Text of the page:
• New Central Bank Law. A new Central Bank Law was enacted in March, which supercedes the Central Bank Law of 1976 and establishes a foundation for a strong and independent Central Bank. The primary goals of the new law are to achieve long-term growth and prosperity through measures designed to maintain domestic price stability and foster a stable and competitive market-based financial system.

• New Commercial Bank Law. A new Commercial Bank Law was enacted in September 2003, which creates the basis for a sound and modern banking sector. Supporting regulations will soon be issued by the Central Bank. They will impose minimum standards for capital adequacy, lending, loan classification, and directives to prevent money laundering.

• Modern Payment System. The Central Bank Law permits the CBI to establish and maintain an interbank payment system. A VisaNet system is being installed, which will provide an interim payment system until a more comprehensive payment system is established.

• Restarting the Banking Sector. Banking sector institutions in Iraq - Central Bank, Rafidain and Rasheed Banks (280 Branches), 4 Specialized Banks and 17 private banks – were quickly re-opened after the war. Banks have begun receiving deposits, making loans, clearing checks, making money transfers. Indeed, as a reflection of renewed public confidence in the banking system, deposits have grown rapidly since last summer.

• Strong Domestic Bank Interest. The Central Bank has received over thirty (30) domestic applications for licenses. These are being reviewed very carefully, and two domestic banks have received licenses since the first of 2004.

• Starting International Transfers. Ten of the nineteen private Iraqi banks have now been approved to provide remittance services and letters of credit. Several other private banks are currently seeking the same approval.

• Foreign Bank Entry. Understanding that foreign banks will help strengthen our banking sector and accelerate Iraq’s integration into the international financial community, the Central Bank conducted a Request For Application ( RFA) for foreign bank licenses. Three banks - HSBC, National Bank of Kuwait and Standard Chartered Bank – are being awarded licenses to operate in Iraq. The CBI will be inviting foreign banks to participate in another RFA round.

• Trade Finance. The Trade Bank of Iraq (TBI) was established in July 2003 to facilitate trade of goods and services to and from Iraq by providing irrevocable letters of credit. The TBI officially became fully operational in December 2003 and has a services contract with a multi-international banking consortium led by JP Morgan Chase. Since opening in December, the Trade Bank of Iraq has issued or has pending 183 letters of credit, totaling $708.9 million in imports from thirty-one countries. Letters of credit have been issued on behalf of Iraqi Ministries as well as several state-owned enterprises.


Improvements in the banking sector are taking place against the backdrop of broader initiatives to create an environment for economic growth.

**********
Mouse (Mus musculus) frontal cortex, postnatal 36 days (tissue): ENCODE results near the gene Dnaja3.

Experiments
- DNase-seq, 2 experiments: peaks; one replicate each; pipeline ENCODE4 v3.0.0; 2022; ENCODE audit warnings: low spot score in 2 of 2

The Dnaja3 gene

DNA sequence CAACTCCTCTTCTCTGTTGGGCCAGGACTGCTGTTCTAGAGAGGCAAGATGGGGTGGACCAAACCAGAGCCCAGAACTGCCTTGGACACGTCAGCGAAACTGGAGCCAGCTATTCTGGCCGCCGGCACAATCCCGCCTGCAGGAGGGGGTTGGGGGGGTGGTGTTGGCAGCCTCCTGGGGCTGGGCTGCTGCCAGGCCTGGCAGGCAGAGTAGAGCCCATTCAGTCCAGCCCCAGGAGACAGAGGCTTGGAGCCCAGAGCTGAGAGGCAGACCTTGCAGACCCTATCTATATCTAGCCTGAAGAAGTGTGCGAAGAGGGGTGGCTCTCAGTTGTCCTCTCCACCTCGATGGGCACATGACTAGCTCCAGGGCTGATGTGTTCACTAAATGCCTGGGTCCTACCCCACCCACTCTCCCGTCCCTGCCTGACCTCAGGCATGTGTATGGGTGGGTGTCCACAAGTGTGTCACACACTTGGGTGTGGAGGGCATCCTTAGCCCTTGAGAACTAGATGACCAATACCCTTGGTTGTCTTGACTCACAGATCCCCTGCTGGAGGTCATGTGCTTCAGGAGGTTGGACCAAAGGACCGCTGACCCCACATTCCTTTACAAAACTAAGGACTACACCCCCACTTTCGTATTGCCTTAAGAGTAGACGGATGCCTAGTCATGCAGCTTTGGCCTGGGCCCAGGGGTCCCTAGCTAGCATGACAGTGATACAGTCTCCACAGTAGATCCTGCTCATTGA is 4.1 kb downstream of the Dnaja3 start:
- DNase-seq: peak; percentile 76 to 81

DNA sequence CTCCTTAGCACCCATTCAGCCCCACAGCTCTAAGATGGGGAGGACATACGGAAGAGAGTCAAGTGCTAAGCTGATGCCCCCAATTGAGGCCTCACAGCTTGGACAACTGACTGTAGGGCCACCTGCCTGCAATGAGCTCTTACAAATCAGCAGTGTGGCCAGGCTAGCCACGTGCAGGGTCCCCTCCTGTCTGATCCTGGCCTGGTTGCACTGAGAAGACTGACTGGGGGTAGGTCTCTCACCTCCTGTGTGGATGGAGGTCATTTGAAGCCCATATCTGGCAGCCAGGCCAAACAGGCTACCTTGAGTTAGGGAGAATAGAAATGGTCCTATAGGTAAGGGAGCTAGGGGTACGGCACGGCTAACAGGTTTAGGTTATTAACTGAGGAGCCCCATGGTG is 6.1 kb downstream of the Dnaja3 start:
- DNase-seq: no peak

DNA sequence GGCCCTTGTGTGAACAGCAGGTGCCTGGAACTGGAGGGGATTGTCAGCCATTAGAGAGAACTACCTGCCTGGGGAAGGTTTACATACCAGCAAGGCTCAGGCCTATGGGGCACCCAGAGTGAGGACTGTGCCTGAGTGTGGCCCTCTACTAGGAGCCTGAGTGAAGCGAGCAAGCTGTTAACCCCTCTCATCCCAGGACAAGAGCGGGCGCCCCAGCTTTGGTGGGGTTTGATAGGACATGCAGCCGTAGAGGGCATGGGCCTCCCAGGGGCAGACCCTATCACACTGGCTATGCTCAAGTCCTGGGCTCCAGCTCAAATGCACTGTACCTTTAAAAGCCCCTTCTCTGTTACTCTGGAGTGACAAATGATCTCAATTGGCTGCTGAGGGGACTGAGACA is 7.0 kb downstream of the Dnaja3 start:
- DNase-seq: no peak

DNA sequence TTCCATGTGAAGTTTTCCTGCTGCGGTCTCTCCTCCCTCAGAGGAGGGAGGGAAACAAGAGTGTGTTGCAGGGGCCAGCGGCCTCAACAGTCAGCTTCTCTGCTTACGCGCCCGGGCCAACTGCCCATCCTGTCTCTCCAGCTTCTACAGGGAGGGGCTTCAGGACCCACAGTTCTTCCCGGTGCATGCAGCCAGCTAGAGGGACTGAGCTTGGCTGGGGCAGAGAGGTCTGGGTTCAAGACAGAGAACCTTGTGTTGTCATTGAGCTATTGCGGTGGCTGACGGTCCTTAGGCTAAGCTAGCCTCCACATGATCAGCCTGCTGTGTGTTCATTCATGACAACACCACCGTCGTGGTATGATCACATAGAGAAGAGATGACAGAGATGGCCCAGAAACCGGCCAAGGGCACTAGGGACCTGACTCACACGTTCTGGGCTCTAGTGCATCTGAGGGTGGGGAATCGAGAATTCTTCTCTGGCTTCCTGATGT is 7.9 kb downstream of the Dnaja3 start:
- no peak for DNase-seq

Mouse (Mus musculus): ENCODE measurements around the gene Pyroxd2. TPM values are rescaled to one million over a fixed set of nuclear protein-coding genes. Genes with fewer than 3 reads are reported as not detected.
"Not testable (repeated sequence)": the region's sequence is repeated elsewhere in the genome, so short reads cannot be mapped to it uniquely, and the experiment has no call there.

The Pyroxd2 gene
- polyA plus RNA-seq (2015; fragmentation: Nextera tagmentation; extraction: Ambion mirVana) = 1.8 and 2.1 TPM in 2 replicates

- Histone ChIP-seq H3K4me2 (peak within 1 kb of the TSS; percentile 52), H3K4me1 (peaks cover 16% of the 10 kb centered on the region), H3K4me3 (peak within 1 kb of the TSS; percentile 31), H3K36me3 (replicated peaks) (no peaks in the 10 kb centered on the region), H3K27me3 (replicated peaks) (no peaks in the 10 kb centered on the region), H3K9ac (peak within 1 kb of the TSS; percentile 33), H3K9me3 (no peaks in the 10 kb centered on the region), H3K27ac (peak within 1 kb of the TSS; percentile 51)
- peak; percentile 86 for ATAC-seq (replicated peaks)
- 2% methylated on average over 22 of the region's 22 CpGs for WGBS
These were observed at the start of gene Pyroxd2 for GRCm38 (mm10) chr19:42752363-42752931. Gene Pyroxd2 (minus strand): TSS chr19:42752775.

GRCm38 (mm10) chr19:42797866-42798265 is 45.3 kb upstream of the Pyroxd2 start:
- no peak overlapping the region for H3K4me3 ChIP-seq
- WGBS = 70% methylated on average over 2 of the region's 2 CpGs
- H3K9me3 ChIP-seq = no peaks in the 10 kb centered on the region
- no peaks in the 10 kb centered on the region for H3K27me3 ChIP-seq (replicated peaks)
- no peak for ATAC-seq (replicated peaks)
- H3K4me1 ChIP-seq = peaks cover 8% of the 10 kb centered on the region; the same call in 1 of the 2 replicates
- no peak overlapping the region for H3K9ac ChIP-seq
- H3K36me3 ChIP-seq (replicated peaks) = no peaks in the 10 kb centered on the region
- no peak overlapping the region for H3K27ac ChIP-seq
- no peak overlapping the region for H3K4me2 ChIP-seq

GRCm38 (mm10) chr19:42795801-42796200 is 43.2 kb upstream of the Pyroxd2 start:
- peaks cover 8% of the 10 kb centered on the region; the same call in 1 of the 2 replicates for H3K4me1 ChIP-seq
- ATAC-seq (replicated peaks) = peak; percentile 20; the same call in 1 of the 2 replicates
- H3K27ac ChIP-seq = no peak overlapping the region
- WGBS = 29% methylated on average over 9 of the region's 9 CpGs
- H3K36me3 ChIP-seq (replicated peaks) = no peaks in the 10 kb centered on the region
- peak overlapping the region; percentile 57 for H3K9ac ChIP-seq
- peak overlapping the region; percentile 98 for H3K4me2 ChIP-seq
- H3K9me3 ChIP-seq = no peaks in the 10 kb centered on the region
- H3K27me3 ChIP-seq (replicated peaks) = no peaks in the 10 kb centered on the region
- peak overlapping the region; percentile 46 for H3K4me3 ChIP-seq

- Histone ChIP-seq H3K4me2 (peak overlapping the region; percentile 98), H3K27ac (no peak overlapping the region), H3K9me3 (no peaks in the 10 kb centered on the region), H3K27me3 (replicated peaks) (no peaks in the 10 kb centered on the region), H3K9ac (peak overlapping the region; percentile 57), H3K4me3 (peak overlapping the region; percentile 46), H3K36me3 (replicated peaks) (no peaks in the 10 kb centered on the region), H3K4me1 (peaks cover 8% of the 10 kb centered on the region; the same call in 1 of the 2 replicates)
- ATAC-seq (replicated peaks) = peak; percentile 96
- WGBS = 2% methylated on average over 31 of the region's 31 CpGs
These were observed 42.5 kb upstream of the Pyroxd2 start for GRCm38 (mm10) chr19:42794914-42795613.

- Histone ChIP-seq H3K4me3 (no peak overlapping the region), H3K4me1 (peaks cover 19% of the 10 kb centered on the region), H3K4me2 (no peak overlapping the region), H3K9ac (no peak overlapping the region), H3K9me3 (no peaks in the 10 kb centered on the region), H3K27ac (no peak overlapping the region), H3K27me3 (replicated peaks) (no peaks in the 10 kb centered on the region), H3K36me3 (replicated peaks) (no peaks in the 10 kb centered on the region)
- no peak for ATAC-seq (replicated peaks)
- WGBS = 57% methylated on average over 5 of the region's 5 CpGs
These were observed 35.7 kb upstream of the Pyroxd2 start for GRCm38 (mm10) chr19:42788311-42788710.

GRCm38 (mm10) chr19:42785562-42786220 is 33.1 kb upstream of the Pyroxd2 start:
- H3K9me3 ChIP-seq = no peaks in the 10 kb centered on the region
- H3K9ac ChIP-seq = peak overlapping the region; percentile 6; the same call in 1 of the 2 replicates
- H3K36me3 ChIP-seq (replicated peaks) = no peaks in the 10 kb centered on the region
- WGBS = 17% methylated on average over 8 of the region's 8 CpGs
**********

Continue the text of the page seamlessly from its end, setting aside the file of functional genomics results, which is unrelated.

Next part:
• New Iraqi Currency. One of the most notable achievements has been the adoption of a new, unified currency serving all of Iraq. The Iraqi public was able to swap its holdings of Saddam dinars, effectively having only two denominations, and Old Iraqi (Swiss) dinars, having only three denominations, for six denominations of New Iraqi dinars. The exchange took place over three months, starting on October 15, and went extremely well despite a challenging security environment. About 2 billion banknotes were successfully swapped.

This amounted to the equivalent of 27 747 Jumbo Jet loads of new currency. There were over 250 sites all over the country where the Iraqi public was able to exchange old dinars for the new currency.

• Currency Auctions. In October, the Central Bank of Iraq introduced daily currency auctions. The auctions have helped to unify currency trading throughout Iraq. The New Iraqi Dinar (NID) has been fairly stable over the past two months, trading in the NID1400 to 1450 per dollar range, which has been reassuring to the public at a time of a deteriorating security situation.

• Inflation Figures. Annual inflation for 2003 was reported to be just under 35 percent by the Central Statistical Office. Over the final months of 2003 and the first few months of this year, consumer prices have been roughly unchanged on balance. Establishing price stability is a key monetary policy objective of the Central Bank.

• Liberalizing Interest Rates. In late January, the Central Bank of Iraq announced that interest rates paid on deposits, loans, credits, securities and all other domestic financial instruments would be fully liberalized. This policy became effective on March 1.

• Tax Strategy for Individuals and Businesses. A new Tax Strategy to raise revenue, as well as stimulate economic activity, has been established for 2004. The new strategy sets out a tax regime that caps the highest individual and corporate marginal tax rate at 15%. A reconstruction levy of 5% on all imported goods, except humanitarian goods, was implemented on April 15.

• Conducive Market for Foreign Investment. A new Foreign Investment Law/Order 39 was enacted in September 2003, which permits foreign investors to acquire up to a one hundred percent ownership in almost all sectors of the economy and provides national treatment for foreign firms and provided equal treatment for domestic and foreign companies.

• Streamlined Law for Small Business Owners. A new Company Law/Order 64 has been adopted, which replaces Company Law Number 21 of 1997. The new law reduces the steps and time necessary to form companies, and provides for equal treatment for foreign and domestic firms.

• WTO Accession. Iraq has been granted observer status to the World Trade Organization.